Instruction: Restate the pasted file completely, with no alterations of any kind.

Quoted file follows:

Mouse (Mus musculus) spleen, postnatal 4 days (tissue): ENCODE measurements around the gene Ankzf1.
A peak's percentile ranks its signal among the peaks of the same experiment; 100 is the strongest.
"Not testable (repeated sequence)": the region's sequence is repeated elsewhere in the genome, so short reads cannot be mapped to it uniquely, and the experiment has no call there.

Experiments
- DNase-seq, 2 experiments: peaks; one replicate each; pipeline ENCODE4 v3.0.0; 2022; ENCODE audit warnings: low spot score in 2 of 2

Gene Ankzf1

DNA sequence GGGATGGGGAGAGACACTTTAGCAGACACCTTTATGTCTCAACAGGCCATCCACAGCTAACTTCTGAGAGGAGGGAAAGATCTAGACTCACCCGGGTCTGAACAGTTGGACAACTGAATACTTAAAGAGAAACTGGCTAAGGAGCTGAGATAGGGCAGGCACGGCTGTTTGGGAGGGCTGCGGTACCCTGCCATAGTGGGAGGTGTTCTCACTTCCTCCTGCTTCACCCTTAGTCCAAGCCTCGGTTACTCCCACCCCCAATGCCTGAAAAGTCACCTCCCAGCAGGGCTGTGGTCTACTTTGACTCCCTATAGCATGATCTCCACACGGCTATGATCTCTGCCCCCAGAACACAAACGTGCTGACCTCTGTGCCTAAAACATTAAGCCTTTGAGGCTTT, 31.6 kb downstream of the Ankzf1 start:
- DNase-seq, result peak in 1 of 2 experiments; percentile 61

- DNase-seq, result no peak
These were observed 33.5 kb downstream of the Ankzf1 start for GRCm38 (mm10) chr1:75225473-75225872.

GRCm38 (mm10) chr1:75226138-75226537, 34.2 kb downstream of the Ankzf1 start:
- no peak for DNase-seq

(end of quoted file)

Mouse (Mus musculus) spleen, postnatal 4 days (tissue): ENCODE measurements around the gene Ankzf1.
A peak's percentile ranks its signal among the peaks of the same experiment; 100 is the strongest.
"Not testable (repeated sequence)": the region's sequence is repeated elsewhere in the genome, so short reads cannot be mapped to it uniquely, and the experiment has no call there.

Experiments
- DNase-seq, 2 experiments: peaks; one replicate each; pipeline ENCODE4 v3.0.0; 2022; ENCODE audit warnings: low spot score in 2 of 2

Gene Ankzf1

DNA sequence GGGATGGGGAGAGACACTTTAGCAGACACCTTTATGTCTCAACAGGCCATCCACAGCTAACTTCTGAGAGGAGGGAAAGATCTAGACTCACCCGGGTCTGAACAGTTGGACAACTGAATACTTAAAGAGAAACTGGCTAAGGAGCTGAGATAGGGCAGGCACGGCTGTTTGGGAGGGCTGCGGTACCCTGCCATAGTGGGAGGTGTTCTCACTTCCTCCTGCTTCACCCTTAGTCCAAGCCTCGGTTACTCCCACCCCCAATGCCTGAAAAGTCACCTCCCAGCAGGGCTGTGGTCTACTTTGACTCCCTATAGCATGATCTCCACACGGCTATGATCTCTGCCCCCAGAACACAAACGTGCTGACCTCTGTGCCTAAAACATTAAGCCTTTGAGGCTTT, 31.6 kb downstream of the Ankzf1 start:
- DNase-seq, result peak in 1 of 2 experiments; percentile 61

- DNase-seq, result no peak
These were observed 33.5 kb downstream of the Ankzf1 start for GRCm38 (mm10) chr1:75225473-75225872.

GRCm38 (mm10) chr1:75226138-75226537, 34.2 kb downstream of the Ankzf1 start:
- no peak for DNase-seq